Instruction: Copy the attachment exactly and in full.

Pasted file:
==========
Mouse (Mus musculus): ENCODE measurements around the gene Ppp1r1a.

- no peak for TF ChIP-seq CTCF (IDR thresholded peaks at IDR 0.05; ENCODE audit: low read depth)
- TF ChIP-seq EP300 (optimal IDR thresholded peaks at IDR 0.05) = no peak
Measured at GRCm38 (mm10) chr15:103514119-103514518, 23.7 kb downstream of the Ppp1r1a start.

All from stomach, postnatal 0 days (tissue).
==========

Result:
Mouse (Mus musculus): ENCODE measurements around the gene Ppp1r1a.

- no peak for TF ChIP-seq CTCF (IDR thresholded peaks at IDR 0.05; ENCODE audit: low read depth)
- TF ChIP-seq EP300 (optimal IDR thresholded peaks at IDR 0.05) = no peak
Measured at GRCm38 (mm10) chr15:103514119-103514518, 23.7 kb downstream of the Ppp1r1a start.

All from stomach, postnatal 0 days (tissue).